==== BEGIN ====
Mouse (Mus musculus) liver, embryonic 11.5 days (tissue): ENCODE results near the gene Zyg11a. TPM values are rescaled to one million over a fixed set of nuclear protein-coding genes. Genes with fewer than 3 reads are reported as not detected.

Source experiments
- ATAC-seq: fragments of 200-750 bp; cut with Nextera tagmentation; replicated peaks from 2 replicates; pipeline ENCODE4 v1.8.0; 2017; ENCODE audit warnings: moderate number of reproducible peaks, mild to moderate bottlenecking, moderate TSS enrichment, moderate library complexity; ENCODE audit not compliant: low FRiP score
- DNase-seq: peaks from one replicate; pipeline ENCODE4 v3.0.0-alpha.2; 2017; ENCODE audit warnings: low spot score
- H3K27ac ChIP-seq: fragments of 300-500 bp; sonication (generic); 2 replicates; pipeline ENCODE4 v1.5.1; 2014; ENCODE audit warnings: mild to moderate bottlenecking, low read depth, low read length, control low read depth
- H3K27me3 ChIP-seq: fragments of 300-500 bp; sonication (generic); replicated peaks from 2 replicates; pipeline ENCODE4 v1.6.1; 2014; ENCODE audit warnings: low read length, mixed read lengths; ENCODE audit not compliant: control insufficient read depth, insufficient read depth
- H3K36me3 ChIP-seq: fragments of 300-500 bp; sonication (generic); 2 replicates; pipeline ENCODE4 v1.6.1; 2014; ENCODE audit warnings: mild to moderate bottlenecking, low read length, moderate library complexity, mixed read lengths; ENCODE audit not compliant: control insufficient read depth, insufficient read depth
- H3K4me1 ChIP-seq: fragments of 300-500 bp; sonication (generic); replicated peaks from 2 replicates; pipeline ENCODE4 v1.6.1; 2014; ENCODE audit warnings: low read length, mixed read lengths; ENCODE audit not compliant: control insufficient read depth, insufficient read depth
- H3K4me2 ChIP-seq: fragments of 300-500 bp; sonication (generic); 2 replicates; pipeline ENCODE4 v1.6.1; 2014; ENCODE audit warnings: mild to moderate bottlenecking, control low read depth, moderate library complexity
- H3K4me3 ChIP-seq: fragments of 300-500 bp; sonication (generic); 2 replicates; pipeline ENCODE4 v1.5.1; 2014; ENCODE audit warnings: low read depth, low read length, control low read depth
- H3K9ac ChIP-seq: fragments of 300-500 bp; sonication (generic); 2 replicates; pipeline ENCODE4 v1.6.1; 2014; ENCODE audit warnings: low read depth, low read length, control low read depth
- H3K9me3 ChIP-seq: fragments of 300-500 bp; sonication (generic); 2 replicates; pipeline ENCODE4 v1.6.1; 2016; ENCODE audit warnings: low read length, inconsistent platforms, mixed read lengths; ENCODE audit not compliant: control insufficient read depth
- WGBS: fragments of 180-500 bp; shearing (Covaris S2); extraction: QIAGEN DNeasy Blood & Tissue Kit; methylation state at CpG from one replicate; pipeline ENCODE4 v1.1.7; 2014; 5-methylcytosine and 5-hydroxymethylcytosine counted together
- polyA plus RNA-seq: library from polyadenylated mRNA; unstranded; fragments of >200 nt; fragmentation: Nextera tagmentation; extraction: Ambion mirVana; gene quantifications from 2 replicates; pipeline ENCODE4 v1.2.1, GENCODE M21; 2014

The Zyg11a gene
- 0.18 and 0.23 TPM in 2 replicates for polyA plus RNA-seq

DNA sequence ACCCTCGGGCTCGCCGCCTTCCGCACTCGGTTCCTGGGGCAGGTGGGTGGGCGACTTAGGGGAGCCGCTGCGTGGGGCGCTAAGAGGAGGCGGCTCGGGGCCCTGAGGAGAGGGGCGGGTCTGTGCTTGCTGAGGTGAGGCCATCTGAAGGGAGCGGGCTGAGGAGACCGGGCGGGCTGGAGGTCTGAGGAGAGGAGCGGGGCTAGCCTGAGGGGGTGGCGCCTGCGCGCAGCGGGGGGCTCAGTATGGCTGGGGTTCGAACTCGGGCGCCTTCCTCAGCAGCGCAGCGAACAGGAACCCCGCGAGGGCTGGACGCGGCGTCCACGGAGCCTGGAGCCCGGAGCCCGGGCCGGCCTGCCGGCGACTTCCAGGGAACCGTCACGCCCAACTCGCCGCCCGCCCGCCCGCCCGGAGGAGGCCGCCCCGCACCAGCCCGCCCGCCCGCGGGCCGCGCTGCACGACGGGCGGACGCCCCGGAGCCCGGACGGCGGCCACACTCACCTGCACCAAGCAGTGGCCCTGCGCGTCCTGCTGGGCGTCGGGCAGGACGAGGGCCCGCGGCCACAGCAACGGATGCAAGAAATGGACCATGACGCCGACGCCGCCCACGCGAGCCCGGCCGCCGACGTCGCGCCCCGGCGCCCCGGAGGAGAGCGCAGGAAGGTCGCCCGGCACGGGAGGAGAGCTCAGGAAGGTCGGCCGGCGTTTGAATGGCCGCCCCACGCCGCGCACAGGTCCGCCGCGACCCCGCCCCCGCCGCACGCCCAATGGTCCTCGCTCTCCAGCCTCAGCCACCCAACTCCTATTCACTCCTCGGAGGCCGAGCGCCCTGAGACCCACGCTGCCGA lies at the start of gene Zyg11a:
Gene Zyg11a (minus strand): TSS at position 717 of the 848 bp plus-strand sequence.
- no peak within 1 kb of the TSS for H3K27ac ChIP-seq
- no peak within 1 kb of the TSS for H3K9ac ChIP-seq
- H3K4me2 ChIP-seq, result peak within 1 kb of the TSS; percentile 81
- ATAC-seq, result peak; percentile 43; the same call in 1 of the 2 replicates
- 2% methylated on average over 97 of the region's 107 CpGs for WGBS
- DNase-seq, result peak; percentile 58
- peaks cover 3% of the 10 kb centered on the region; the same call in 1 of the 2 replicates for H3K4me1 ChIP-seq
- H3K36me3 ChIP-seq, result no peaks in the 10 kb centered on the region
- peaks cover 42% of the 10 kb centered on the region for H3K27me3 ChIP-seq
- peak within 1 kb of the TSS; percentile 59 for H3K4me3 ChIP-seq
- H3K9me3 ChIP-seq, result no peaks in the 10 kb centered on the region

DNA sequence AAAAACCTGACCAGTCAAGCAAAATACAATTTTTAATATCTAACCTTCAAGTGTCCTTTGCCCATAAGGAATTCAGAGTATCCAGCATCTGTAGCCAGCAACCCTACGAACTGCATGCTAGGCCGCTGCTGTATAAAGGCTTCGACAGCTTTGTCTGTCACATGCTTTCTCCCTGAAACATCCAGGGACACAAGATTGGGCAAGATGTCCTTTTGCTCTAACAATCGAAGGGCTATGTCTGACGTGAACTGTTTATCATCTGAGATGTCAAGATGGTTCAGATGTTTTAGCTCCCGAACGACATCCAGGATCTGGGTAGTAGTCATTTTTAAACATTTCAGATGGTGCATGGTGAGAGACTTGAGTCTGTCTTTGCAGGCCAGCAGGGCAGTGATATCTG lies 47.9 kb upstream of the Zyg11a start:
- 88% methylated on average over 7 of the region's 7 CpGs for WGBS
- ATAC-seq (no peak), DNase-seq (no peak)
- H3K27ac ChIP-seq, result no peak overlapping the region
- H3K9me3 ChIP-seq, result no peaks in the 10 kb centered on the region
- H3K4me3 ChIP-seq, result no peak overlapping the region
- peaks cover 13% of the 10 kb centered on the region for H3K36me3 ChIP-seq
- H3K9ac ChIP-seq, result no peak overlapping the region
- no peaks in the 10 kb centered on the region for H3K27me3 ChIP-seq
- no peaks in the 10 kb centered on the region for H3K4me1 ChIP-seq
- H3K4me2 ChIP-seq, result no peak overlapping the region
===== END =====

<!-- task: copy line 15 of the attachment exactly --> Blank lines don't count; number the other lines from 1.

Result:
The Zyg11a gene